Explore the data and methodology here.
We scored regions on 15 different datapoints across 5 different metrics: Jobs, People, Investment, Economic Activity, and Costs. We use Metropolitan Statistical Areas (MSAs) as defined by the U.S. Office of Management and Budget (OMB). The San Francisco-Oakland-Berkeley MSA includes San Francisco, Alameda, Marin, Contra Costa, and San Mateo counties. The San Jose-Sunnyvale-Santa Clara MSA includes Santa Clara and San Benito counties.
The Bay Area, which is referenced in other parts of our study, refers the the 9-county region (San Francisco, Alameda, Marin, Contra Costa, San Mateo, Santa Clara, Solano, and Sonoma counties).
The 9-county Bay Area
Each region was scored on 15 different metrics across 5 different categories. Percentile ranks were calculated for each metric (wherein 0 is the lowest rank, 100 is the highest), and then averaged across each category. Not all metrics were weighted equally, see the table below for a list of sources and weights.
Austin, Texas ranked first across the 25 regions in our study, scoring an average of 86 (out of 100) across the 15 metrics we evaluated. Within these metrics, it ranked first (100/100) on 6 metrics: job growth, “knowledge worker” growth, population growth, labor force growth, net absorption, and new housing units per capita. It also scored high (second only to Denver) on change in sales tax revenue – experiencing an increase of $33 million (or 13%) from 2019 to 2021. These figures speak to the dramatic resilience and growth Austin, and Texas as a whole, experienced during the pandemic, while coastal cities like San Francisco and New York continue to suffer losses.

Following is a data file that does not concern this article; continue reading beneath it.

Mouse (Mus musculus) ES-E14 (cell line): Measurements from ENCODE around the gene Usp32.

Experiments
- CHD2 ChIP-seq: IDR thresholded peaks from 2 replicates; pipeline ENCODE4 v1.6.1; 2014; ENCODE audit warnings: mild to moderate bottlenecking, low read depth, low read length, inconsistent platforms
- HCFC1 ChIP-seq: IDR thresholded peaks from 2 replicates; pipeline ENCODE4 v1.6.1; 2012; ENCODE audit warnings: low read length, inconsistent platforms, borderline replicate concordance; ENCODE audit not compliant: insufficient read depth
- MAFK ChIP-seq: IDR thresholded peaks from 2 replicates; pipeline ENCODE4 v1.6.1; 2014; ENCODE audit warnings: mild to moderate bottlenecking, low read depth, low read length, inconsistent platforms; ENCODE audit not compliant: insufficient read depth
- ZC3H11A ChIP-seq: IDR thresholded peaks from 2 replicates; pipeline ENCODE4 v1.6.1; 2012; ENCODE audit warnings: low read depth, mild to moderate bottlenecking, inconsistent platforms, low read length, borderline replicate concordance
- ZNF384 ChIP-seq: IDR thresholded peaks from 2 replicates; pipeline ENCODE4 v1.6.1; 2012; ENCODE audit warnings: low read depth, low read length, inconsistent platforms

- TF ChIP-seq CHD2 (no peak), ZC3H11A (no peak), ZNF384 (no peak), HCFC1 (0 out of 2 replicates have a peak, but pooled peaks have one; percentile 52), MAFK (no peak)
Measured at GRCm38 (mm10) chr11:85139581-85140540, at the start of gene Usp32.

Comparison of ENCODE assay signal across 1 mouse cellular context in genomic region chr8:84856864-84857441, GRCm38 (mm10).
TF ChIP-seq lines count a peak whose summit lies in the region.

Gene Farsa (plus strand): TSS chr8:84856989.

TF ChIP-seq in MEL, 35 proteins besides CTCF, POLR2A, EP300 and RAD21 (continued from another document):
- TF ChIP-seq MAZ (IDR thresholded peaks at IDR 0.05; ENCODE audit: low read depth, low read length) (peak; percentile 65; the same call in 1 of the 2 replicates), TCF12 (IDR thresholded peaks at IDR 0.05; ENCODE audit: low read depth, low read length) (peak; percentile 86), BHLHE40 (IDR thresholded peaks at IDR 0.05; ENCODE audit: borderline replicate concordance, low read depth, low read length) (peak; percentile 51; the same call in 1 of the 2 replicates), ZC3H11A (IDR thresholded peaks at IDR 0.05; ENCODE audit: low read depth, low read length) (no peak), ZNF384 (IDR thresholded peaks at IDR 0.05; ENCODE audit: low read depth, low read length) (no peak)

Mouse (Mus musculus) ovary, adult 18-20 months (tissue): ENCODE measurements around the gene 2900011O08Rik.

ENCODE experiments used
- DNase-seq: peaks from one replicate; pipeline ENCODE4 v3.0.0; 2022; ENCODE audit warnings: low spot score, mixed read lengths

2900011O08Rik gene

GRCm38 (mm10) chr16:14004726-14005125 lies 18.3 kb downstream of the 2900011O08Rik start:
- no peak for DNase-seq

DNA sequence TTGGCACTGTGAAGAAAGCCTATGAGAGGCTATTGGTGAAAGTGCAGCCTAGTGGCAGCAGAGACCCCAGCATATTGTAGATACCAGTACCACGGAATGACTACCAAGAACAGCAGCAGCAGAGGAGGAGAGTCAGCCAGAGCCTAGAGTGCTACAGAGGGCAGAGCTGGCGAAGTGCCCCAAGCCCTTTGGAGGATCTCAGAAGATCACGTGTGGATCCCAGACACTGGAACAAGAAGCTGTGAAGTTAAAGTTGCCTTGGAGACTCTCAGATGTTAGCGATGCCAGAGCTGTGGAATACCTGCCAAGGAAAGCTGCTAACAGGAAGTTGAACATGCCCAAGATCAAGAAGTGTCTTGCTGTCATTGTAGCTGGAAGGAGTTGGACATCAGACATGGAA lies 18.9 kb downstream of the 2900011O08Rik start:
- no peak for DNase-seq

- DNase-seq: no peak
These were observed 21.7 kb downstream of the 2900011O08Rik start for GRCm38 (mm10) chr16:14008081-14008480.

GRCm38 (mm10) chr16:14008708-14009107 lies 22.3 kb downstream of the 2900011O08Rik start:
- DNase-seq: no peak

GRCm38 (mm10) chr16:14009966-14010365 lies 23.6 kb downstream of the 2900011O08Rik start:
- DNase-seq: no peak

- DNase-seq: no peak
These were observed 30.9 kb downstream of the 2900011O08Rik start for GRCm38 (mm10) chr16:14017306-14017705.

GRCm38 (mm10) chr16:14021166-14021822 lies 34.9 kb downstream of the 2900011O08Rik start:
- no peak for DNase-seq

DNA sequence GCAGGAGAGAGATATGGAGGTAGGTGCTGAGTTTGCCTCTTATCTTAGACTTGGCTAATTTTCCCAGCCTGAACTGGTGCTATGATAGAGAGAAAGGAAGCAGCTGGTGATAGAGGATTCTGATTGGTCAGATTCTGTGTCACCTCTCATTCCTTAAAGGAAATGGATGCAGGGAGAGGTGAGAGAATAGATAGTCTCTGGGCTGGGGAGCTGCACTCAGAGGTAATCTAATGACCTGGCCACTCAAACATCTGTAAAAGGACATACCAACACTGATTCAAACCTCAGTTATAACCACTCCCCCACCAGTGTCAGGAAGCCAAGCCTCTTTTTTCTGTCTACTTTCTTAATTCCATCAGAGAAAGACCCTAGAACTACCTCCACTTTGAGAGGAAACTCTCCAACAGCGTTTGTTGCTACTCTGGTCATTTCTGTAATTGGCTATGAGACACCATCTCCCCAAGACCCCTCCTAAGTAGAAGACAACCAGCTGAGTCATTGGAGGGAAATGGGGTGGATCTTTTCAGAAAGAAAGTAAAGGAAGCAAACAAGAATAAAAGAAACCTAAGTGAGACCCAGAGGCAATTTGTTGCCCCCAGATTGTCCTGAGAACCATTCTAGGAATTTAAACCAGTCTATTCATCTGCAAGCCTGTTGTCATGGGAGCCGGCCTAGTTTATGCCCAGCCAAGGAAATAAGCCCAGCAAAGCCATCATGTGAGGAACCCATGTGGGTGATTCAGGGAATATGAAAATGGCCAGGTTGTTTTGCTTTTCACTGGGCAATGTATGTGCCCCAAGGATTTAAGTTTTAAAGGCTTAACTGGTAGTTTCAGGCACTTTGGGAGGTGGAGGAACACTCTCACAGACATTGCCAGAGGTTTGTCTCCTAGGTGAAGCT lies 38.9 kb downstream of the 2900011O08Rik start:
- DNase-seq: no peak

Why did we pick the metro areas in our analysis?
To create a list of “peer” regions to the San Francisco metropolitan area, we gathered a list of the 25 largest regional economies, based on the latest GDP numbers available at the time:
Explore charts of every metric that went into the index: